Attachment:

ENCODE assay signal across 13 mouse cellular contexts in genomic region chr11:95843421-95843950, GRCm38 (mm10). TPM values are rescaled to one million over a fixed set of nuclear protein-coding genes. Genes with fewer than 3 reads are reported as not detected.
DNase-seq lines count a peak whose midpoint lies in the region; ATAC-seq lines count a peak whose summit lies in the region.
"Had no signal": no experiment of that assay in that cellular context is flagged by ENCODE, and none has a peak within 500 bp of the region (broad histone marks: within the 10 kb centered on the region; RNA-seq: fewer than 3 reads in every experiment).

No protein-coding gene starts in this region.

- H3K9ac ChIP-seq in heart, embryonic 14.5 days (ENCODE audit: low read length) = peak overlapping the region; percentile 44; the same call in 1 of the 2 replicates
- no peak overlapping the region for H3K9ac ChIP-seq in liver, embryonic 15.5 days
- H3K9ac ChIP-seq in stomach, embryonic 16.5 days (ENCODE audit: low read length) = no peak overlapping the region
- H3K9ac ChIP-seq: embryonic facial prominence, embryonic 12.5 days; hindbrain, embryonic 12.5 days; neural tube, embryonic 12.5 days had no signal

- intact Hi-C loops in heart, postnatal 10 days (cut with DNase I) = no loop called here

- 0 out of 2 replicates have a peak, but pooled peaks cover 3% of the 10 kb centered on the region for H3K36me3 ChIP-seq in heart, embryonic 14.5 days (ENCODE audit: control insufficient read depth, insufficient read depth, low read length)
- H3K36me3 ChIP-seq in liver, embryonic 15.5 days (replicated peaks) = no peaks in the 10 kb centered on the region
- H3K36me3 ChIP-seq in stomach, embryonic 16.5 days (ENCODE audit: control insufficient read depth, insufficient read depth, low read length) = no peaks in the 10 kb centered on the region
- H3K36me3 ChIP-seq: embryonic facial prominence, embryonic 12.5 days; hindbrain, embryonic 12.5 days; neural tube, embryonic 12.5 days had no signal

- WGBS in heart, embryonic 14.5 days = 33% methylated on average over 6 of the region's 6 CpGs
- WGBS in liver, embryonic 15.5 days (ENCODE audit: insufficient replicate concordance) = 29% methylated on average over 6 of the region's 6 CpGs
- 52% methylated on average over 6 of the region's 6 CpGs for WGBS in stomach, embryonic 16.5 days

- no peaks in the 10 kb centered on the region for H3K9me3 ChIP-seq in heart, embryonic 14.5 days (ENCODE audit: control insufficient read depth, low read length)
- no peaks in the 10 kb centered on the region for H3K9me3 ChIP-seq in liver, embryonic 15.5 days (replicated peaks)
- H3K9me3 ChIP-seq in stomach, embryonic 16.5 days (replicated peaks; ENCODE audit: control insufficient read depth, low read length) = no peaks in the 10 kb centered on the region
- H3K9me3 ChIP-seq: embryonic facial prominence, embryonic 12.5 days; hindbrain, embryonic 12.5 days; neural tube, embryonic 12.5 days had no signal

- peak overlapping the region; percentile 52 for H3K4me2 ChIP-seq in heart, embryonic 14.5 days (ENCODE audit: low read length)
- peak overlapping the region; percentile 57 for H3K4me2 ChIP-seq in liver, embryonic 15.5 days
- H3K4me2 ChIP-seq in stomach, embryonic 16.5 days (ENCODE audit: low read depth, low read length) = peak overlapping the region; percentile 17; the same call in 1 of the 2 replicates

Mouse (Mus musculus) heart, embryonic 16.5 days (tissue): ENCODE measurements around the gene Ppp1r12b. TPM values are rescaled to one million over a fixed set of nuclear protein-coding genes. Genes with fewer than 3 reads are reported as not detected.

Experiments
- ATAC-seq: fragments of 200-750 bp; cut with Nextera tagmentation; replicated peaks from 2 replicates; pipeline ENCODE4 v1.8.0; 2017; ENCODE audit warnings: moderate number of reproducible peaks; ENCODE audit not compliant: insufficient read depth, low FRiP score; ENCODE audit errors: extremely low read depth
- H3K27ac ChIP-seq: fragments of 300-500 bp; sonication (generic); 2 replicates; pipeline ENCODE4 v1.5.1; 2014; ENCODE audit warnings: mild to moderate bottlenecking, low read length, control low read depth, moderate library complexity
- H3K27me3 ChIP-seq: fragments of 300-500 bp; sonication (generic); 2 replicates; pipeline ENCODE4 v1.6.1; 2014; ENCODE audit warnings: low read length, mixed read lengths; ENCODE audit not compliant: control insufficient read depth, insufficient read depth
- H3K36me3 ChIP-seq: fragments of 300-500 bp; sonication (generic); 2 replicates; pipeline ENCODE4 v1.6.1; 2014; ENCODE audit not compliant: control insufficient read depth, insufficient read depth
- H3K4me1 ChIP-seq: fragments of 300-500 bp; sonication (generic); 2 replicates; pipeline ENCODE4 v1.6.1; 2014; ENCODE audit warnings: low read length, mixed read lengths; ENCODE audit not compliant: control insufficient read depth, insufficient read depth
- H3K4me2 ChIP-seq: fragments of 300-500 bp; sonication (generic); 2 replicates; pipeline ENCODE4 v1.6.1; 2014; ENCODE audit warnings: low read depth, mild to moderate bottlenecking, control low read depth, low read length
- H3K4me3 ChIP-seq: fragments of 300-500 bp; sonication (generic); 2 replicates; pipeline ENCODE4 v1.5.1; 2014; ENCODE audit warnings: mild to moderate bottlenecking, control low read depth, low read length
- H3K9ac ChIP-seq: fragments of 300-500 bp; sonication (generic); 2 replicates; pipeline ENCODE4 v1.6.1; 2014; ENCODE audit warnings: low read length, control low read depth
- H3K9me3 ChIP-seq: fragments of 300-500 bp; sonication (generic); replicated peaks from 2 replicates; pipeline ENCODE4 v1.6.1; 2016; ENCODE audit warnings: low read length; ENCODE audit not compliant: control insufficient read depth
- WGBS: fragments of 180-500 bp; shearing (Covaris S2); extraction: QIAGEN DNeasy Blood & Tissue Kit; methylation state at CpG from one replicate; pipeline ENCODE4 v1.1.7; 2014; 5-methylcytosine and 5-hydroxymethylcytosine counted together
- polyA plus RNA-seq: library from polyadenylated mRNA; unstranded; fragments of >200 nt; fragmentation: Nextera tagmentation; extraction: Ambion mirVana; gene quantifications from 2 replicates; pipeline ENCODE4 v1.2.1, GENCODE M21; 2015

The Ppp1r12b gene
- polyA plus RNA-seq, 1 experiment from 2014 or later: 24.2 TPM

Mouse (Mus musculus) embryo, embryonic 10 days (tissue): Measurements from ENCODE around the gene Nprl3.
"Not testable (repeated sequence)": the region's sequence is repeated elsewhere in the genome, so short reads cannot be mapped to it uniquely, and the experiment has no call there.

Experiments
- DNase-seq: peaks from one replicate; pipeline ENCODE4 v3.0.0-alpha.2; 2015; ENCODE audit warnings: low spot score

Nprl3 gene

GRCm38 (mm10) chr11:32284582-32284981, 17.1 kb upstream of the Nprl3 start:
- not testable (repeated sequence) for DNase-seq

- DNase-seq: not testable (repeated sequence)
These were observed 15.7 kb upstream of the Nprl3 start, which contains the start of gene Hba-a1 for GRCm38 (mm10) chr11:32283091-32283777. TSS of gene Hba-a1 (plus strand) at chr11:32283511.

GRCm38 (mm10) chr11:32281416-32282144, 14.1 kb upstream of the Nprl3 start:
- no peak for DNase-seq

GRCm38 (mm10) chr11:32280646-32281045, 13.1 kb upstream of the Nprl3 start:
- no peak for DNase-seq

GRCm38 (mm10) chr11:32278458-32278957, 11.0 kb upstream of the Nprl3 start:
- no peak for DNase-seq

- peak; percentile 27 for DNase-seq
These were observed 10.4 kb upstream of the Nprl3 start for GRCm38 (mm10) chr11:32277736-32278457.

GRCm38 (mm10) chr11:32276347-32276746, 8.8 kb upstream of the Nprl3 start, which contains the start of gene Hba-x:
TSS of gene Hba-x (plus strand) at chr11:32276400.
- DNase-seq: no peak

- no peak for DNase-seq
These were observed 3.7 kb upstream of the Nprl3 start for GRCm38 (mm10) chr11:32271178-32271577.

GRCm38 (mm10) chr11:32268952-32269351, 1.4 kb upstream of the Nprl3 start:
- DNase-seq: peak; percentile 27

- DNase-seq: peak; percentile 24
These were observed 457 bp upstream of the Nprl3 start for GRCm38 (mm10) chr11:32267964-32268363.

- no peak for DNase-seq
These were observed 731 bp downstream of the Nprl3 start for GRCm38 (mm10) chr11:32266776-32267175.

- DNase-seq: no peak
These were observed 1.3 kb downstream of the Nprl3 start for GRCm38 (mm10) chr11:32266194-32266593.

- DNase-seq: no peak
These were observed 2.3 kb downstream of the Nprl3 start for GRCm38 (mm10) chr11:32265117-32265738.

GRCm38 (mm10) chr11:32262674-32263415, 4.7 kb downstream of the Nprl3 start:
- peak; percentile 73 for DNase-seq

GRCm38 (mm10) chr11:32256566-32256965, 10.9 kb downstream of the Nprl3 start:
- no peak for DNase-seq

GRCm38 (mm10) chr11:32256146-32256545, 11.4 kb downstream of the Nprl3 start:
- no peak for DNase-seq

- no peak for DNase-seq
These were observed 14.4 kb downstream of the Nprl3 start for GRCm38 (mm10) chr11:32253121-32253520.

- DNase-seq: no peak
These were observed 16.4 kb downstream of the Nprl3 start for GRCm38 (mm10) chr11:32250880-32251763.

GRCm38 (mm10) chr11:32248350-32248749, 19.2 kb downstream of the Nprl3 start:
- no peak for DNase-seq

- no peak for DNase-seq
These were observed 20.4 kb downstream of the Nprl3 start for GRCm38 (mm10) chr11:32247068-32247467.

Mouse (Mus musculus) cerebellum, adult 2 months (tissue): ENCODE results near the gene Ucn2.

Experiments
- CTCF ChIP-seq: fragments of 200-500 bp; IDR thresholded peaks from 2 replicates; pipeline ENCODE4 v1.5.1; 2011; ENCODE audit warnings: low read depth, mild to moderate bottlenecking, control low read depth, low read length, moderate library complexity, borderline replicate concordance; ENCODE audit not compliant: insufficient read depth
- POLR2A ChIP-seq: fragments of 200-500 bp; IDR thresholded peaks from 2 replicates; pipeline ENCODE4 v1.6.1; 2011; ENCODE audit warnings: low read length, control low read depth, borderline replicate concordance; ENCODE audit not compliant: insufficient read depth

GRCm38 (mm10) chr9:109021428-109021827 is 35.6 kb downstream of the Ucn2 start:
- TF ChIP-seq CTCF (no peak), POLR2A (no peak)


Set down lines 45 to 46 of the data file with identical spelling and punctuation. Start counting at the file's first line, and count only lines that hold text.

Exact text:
- not testable (repeated sequence) for DNase-seq

- DNase-seq: not testable (repeated sequence)